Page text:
Mindfulness for Change, Part 4

I was asked by one person, what exactly is it that we're supposed to do to be mindful? What is it that's supposed to happen? The question is one that I so relate to and so reflects how most of us are in the modern world. We live in a world where we are used to doing things, used to making things happen. Yet, we're not so used to letting things be, to letting them develop or come to us.

Even the best, most popular, writers that I know don't say what to do, how to make things happen. They say that when we consistently focus on our breathing, mindfulness will naturally arise. But for someone still very much starting to learn to be mindful that can be frustrating as it doesn't tell us what to do. It's passive and I'm used to taking control! To doing! Hmmm...here's something different already.

Early on, I too wondered about what to do to be mindful. Honestly, the doing part is to witness our breathing, our thoughts. To notice. To observe.

Mindfulness does come, the well known writers are right, and as it does we develop a new way of relating to ourselves and the world we are living in.

After I worked to "just come back to my breathing" to "label thoughts that would come into my head as 'thinking'" while meditating, I eventually found that I became less and less lost in the maze of my thinking and did less reaching for control.

I started to see over the walls of the maze and to find a path through some of the hardest times of my life. This didn't come by some visible act, but by just trusting that staying in the moment would lead to change in my life.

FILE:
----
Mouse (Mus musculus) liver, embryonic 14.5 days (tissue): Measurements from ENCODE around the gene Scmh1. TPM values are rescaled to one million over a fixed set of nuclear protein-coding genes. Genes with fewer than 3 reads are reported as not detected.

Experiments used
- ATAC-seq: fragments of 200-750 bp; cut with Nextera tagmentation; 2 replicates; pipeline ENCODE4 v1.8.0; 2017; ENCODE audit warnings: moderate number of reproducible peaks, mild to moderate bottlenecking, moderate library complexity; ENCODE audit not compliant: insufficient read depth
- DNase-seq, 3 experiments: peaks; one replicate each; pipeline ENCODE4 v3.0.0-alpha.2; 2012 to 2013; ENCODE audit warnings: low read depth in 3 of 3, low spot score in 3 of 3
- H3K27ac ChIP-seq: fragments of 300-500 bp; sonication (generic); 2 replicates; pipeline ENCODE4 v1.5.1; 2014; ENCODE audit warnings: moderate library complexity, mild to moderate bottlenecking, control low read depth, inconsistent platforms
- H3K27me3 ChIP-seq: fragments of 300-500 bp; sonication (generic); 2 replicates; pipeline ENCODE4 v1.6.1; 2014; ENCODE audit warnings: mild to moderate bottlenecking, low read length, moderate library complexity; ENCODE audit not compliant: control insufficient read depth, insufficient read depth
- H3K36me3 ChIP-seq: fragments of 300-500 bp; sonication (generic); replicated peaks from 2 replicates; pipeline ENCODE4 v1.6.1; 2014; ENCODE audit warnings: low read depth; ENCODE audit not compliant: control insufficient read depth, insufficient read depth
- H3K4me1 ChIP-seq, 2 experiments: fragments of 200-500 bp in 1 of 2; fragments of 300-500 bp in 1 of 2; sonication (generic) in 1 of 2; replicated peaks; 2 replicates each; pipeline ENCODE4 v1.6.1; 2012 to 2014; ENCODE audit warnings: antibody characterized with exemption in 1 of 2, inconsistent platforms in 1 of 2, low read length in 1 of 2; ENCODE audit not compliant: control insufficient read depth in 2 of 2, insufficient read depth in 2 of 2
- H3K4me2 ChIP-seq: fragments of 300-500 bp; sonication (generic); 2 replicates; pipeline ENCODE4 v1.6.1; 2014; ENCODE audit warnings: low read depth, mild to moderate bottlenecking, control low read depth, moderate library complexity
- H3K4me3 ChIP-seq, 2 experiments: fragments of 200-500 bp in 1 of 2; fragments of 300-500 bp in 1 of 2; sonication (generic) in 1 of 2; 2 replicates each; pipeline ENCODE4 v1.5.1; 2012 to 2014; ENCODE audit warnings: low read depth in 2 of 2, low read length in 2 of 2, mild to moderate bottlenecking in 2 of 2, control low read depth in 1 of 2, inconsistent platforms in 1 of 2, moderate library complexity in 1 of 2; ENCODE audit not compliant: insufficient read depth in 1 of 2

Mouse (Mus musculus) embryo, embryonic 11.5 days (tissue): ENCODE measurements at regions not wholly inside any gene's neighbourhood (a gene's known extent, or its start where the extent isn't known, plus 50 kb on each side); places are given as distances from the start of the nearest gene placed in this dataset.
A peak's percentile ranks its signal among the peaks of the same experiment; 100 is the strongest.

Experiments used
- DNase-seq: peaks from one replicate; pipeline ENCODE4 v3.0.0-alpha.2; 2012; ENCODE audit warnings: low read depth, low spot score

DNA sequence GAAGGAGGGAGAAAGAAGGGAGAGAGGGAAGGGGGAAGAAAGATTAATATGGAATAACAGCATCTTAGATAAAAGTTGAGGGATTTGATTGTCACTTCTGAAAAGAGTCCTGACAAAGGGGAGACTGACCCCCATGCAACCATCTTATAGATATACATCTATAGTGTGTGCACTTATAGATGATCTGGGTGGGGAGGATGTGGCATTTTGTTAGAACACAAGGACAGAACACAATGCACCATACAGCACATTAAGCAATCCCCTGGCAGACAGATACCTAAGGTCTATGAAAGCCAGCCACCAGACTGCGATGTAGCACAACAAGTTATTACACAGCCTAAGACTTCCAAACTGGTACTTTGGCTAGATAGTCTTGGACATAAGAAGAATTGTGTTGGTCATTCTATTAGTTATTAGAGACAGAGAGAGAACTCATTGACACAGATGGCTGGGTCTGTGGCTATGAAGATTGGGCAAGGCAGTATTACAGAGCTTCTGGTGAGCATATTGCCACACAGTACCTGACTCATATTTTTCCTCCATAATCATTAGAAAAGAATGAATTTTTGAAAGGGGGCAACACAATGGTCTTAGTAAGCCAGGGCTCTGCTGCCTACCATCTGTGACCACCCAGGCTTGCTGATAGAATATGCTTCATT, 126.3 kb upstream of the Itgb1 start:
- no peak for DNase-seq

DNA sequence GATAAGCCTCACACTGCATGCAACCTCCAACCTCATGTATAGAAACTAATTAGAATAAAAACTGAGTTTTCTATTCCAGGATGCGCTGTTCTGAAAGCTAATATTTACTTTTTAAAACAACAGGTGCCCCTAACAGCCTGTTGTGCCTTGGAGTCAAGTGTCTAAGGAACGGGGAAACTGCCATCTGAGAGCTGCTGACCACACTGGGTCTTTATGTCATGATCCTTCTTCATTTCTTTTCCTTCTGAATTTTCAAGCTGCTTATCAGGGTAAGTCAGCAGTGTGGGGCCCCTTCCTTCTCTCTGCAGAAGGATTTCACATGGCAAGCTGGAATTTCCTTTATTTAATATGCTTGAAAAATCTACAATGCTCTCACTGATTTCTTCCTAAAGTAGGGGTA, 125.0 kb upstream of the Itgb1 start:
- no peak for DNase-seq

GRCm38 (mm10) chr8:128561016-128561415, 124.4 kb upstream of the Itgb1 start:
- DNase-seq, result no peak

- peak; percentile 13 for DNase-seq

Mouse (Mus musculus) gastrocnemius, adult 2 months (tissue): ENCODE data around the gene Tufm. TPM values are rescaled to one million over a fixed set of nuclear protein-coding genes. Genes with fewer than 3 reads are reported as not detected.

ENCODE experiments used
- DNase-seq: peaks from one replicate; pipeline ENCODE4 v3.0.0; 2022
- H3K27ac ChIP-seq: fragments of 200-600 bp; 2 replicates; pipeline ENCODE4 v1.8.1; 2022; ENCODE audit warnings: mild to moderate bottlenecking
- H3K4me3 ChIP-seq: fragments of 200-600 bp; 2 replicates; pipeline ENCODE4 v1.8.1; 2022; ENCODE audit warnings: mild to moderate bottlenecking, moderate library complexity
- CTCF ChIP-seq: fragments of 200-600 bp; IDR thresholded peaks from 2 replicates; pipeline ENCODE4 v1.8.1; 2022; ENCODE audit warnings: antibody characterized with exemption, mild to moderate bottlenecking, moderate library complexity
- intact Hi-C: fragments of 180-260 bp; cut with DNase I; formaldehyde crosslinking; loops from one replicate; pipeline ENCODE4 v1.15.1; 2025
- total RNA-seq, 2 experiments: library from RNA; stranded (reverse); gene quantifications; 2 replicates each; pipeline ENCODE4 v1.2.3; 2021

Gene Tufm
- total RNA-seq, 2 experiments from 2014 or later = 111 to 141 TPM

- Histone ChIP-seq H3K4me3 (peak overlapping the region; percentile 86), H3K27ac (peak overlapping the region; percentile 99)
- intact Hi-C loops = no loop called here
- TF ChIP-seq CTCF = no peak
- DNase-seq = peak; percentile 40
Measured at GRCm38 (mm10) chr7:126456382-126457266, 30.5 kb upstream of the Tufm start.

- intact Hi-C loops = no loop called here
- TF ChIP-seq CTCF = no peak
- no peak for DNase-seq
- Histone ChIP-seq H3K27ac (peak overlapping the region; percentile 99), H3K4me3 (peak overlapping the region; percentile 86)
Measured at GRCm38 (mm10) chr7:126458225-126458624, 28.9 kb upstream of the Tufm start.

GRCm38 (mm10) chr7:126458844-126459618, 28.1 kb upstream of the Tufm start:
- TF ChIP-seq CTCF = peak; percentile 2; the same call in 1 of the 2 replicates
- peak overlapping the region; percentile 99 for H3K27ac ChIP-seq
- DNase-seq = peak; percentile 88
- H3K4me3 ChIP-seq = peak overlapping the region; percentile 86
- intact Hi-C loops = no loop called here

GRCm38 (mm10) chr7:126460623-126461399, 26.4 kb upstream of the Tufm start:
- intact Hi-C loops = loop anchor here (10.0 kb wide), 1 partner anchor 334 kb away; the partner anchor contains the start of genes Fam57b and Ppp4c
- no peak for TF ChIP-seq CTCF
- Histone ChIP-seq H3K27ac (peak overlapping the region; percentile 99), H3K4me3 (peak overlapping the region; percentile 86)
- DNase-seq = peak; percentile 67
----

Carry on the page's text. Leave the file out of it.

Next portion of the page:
I am still (and always will be) a student. As a student, the old familiar ways of dealing with day-to-day life still come up for me. In other words, I still struggle with trying to control versus letting go and letting things just come. But I've gotten pretty good at noticing when I do that and instead try to connect to my breathing and to the present moment.

I'll share a couple of stories that I hope illustrate how staying in the present moment allows us to see beyond the maze of worry, anger, fear, hope...and to be okay in this moment.

The first story was shared with me by a mountain climber that I feel fortunate to work with. He just returned from a trip to the Himalayas and early in the trip he lost his cell phone. "Oh no!" he thought, "this can't happen". Despite starting mindful practice, he said he was really upset about it for a couple of days. Until, he realized that it ​was​gone. Then he accepted the loss of the phone and the frustration then flowed past him, leaving him present in what he was doing.

The second story is that later, he was unable to summit and told me that after a while he turned toward the situation and really noticed his feelings about not summiting. After staying with it for a bit, just noticing it, he stopped blaming himself and realized that he had done all he could and it was just what it was. He said he then looked out from the ledge he was sitting on and noticed the awesome beauty of the mountain ranges stretching to the horizon and felt fortunate.

I hope that these words and stories help to illustrate that if we really do take time to practice mindfulness daily, changes in our lives will really happen. Though it may seem passive, it's really not. It's just active in a different way.

For me, it's allowed me to disconnect from worrying and trying to control/change things that initially I couldn't image accepting or getting beyond. All of this from not doing anything. ;0)

As always, please reach out if you have any questions or comments.

Dave Marks, LCPC 847-299-3400